Major European nations are considering imposing sanctions on Venezuela’s Nicolás Maduro and several top officials for their recent crackdown on political opponents, although divisions remain over the timing of any action for fear of derailing a negotiated exit to the country’s crisis, The Associated Press has learned. The financial and travel restrictions are being mulled by a core group of five nations — U.K., France, Germany, Spain and the Netherlands — before being proposed to the European Council, said diplomats and members of the Venezuelan opposition with knowledge of the plan. A total of five sources spoke on the condition of anonymity because they weren’t authorized to discuss the deliberations publicly. While Maduro is among a dozen officials who could be hit with sanctions, no final decision has been made, two people said. The group still needs to breach internal divisions before making a formal proposal to the EU’s executive branch. Greater consensus exists for punishing top members of the armed forces and judiciary who have been instrumental in the arrest of allies of opposition leader Juan Guaidó, including Defense Minister Vladimir Padrino, whose family is believed to live in Spain. Also on the list is Communications Minister Jorge Rodríguez, a top Maduro aide and envoy to talks with the opposition sponsored by Norway, and Jorge Márquez, who is head of the powerful communications regulator which was responsible for pulling the plug on Spanish broadcaster Antena 3 and Britain’s BBC earlier this year. Steady progress is being made on buildingContinue reading

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Jamal Khashoggi - Donald Trump - Saudi Crown Prince Mohammed Bin Salman

The Trump administration granted two authorizations to U.S. companies to share sensitive nuclear power information with Saudi Arabia shortly after the killing of journalist Jamal Khashoggi in October, a U.S. senator who saw the approvals said on Tuesday. The timing of the approvals is likely to heap pressure on the administration of President Donald Trump from lawmakers who have become increasingly critical of U.S. support for Saudi Arabia since Khashoggi was killed in the Saudi consulate in Istanbul in October. Khashoggi, a native of Saudi Arabia, left in 2017 to became a resident of the United States where he published columns in the Washington Post critical of the kingdom’s leadership. Senator Tim Kaine, a Democrat from Virginia, where Jamal Khashoggi lived, called the timing of the approvals “shocking” and said it adds to a “disturbing pattern of behavior” of the administration’s policy on Saudi Arabia. The Department of Energy granted the first part 810 authorization on Oct. 18, 16 days after Khashoggi was killed. The second occurred on Feb. 18. U.S. authorities have concluded that responsibility for Khashoggi’s death went to the highest levels of the Saudi government. Riyadh has denied that Crown Prince Mohammed bin Salman was involved. The authorizations were among seven granted to U.S. companies by Trump’s administration since 2017, as Washington and Riyadh negotiate a potential wider agreement to help Saudi Arabia develop its first two nuclear power reactors. The Energy Department has kept information in the approvals to Saudi Arabia confidential, citing protection of businessContinue reading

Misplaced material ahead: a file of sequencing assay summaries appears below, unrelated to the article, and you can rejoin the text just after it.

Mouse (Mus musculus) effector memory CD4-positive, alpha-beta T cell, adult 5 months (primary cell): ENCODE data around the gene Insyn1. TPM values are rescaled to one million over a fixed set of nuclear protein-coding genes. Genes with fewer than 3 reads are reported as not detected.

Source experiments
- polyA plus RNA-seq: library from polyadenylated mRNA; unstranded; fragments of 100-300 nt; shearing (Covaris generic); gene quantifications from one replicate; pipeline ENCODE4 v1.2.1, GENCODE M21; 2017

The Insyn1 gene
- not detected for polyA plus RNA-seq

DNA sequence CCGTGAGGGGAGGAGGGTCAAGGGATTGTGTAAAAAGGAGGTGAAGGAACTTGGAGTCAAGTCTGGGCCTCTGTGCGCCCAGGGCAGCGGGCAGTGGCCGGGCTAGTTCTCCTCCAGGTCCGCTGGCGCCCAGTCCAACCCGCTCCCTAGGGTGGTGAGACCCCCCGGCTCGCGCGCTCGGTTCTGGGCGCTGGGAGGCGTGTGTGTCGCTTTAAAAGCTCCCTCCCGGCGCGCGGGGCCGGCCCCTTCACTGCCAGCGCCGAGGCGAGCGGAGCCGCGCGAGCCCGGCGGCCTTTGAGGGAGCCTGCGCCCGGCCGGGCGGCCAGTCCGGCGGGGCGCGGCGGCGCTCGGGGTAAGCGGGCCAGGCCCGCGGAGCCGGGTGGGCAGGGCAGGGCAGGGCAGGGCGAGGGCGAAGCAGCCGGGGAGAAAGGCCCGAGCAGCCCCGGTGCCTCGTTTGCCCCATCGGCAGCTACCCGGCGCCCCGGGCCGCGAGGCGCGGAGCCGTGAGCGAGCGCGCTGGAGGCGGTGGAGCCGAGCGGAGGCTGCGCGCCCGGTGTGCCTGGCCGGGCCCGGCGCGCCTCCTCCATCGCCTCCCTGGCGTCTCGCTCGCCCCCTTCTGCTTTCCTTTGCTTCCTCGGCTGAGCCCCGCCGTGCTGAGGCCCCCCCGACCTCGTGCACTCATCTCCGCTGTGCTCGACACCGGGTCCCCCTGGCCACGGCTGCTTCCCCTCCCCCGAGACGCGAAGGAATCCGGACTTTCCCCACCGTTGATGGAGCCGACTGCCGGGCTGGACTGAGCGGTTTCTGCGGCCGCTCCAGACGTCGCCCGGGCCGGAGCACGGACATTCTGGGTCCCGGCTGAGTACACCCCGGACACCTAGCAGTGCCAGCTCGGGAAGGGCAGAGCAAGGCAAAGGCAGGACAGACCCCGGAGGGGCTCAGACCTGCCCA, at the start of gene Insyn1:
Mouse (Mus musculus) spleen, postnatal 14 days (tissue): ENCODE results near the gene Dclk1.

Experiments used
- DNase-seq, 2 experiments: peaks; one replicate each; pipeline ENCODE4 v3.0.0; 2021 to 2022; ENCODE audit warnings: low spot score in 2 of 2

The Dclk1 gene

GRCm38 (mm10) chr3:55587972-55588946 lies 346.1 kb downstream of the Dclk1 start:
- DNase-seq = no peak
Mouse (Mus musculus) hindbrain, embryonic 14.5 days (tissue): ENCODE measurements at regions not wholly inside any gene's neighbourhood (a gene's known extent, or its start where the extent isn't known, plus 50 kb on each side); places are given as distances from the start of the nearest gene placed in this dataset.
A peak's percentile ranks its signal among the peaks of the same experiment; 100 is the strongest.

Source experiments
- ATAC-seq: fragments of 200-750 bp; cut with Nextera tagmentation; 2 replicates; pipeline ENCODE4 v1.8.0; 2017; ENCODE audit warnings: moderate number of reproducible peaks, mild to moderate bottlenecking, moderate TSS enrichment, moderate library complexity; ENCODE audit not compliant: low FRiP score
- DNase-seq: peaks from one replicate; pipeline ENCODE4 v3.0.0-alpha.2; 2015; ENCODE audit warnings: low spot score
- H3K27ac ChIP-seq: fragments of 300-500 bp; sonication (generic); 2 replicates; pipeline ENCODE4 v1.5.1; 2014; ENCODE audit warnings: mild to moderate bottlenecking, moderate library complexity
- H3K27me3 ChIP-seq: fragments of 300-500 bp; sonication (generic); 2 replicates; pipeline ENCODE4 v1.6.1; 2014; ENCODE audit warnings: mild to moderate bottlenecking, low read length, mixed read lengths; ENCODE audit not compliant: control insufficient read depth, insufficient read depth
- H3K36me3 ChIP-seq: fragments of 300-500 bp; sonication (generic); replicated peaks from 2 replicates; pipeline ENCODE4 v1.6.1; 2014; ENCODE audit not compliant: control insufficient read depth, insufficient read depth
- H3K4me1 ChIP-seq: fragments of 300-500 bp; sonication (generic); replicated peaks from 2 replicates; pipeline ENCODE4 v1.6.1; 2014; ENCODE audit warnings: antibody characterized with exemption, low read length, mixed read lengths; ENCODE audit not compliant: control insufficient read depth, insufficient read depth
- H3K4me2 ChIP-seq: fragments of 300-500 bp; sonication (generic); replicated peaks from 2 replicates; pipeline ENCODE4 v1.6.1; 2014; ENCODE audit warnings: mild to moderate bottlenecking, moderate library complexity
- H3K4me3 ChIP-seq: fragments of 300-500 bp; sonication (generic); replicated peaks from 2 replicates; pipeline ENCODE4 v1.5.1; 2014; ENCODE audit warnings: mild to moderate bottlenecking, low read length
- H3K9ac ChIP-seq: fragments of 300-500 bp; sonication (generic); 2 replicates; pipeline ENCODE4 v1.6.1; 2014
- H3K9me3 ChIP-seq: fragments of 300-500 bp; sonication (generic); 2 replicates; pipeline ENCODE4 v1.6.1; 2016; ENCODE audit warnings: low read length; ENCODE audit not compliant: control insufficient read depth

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Boris Johnson - UK Politics Headline News

Boris Johnson, the leading candidate to succeed Theresa May as Britain’s next prime minister, said he would withhold a previously agreed 39 billion pound Brexit payment until the European Union gives Britain better exit terms. The EU has repeatedly said it will not reopen discussion of the Brexit transition deal it reached with May last year, which British lawmakers have rejected three times, prompting May to announce her resignation earlier this month. May stepped down as leader of the governing Conservatives on Friday. Johnson, a former foreign secretary in May’s cabinet, is popular with ordinary Conservative Party members, who will decide between the two candidates who come top in a series of votes by Conservative lawmakers over the coming weeks. “I always thought it was extraordinary that we should agree to write that entire cheque before having a final deal. In getting a good deal, money is a great solvent and a great lubricant,” Boris Johnson told the Sunday Times. Britain is due to leave the EU on Oct. 31. If Parliament does not approve a deal – and the government does not ask the EU for another delay – there risks being major economic disruption from a disorderly departure. The 39 billion pounds represents outstanding British liabilities to the EU, which would be paid over a number of years according to the withdrawal agreement negotiated by May. Johnson also said border arrangements with Ireland should be settled only as part of a long-term agreement, rejecting a “backstop” which wouldContinue reading

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Fatou Bom Bensouda , Fatou Bensouda, Gambian Lawyer , International Criminal Court, ICC